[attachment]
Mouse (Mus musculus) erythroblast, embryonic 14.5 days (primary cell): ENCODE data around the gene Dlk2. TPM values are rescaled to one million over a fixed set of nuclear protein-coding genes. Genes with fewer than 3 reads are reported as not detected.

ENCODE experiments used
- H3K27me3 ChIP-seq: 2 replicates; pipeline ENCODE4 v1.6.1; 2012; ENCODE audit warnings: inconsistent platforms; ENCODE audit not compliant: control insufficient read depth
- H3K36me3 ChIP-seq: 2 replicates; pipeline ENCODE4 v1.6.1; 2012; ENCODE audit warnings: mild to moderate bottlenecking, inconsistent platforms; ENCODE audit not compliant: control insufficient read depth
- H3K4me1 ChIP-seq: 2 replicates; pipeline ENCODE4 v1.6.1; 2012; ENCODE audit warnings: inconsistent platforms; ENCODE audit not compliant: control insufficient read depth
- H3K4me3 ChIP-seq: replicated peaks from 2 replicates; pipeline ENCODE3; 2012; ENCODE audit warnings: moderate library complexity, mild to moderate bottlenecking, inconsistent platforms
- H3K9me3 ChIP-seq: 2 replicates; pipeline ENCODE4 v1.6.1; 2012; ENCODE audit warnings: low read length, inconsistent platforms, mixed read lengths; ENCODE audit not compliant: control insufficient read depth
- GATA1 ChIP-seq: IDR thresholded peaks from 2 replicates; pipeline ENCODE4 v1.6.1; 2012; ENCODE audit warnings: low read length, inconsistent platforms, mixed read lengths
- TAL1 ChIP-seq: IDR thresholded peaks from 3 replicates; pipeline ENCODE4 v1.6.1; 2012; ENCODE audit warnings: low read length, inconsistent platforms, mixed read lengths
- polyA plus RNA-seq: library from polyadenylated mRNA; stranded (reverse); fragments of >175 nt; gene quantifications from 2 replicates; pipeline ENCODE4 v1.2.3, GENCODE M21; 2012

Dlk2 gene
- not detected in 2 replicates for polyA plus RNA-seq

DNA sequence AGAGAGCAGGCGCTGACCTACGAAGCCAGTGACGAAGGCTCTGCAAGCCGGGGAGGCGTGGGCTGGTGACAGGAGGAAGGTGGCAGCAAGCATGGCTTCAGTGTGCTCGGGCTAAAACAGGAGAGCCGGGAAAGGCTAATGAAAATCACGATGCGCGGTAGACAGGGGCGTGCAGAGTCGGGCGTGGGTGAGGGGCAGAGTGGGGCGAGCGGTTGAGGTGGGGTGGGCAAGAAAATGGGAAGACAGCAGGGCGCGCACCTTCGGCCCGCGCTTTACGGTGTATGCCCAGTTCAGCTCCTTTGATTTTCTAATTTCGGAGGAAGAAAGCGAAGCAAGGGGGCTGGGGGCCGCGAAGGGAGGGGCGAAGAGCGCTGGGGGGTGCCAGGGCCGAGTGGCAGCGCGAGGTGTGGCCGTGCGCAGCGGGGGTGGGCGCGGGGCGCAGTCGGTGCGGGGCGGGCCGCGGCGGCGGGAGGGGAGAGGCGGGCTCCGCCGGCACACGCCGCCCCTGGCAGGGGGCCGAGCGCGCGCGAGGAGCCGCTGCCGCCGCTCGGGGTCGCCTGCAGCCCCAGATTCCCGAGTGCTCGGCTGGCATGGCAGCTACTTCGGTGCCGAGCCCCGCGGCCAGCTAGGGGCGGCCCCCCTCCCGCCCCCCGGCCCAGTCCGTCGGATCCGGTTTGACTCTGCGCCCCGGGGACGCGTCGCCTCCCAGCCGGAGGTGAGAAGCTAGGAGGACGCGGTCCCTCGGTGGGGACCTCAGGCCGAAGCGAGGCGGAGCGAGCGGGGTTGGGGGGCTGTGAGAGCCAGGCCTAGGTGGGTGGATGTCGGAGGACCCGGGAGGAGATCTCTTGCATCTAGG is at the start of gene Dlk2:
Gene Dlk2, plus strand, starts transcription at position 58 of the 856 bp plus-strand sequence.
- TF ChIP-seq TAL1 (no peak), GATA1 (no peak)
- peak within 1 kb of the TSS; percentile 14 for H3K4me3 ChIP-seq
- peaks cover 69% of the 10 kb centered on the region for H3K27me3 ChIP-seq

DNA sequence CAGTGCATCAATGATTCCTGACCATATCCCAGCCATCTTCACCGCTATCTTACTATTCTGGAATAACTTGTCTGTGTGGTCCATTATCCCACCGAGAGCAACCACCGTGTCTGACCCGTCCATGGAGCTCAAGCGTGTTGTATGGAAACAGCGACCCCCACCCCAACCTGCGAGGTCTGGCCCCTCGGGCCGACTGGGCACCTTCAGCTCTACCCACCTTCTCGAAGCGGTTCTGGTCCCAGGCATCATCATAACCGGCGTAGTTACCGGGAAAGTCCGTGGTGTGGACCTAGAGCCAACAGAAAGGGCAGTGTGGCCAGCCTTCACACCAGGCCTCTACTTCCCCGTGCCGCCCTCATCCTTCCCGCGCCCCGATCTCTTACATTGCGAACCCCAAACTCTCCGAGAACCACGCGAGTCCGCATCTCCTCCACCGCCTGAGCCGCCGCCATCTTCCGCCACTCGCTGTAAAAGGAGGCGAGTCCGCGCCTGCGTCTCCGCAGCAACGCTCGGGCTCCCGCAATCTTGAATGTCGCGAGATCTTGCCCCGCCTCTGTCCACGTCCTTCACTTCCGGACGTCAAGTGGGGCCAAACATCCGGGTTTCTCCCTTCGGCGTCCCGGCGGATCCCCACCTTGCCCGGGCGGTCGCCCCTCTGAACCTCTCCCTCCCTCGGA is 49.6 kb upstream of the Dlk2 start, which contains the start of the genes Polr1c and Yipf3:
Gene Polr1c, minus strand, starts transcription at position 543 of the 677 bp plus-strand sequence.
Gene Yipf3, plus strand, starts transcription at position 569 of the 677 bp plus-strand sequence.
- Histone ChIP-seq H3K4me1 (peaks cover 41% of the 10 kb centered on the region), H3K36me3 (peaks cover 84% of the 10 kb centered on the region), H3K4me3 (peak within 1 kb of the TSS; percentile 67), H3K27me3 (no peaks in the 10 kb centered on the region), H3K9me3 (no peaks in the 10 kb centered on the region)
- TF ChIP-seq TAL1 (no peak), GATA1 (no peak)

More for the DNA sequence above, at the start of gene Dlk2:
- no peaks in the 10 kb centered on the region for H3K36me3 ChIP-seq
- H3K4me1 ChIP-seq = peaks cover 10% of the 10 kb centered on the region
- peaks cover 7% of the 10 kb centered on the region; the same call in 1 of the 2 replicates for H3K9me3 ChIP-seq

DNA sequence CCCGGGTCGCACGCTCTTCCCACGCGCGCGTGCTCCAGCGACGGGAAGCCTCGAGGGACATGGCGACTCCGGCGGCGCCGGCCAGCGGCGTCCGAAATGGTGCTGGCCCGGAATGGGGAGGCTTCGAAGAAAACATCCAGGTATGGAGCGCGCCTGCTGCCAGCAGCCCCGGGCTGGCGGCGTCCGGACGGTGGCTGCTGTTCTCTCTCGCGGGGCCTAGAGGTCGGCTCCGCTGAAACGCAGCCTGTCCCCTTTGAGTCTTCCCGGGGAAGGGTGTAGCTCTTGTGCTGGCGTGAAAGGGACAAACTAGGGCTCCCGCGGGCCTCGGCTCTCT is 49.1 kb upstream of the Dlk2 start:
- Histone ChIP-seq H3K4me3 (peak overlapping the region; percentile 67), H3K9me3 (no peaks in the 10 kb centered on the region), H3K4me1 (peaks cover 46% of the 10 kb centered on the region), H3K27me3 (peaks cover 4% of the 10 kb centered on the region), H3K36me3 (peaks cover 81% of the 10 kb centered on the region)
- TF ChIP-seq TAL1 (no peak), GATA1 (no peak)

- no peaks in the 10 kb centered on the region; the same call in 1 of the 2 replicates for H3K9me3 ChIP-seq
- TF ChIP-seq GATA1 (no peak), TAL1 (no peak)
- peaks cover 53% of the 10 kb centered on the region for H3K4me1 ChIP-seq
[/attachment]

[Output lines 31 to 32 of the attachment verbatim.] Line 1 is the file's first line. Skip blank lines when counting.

- TF ChIP-seq GATA1 (no peak), TAL1 (no peak)
- peaks cover 53% of the 10 kb centered on the region for H3K4me1 ChIP-seq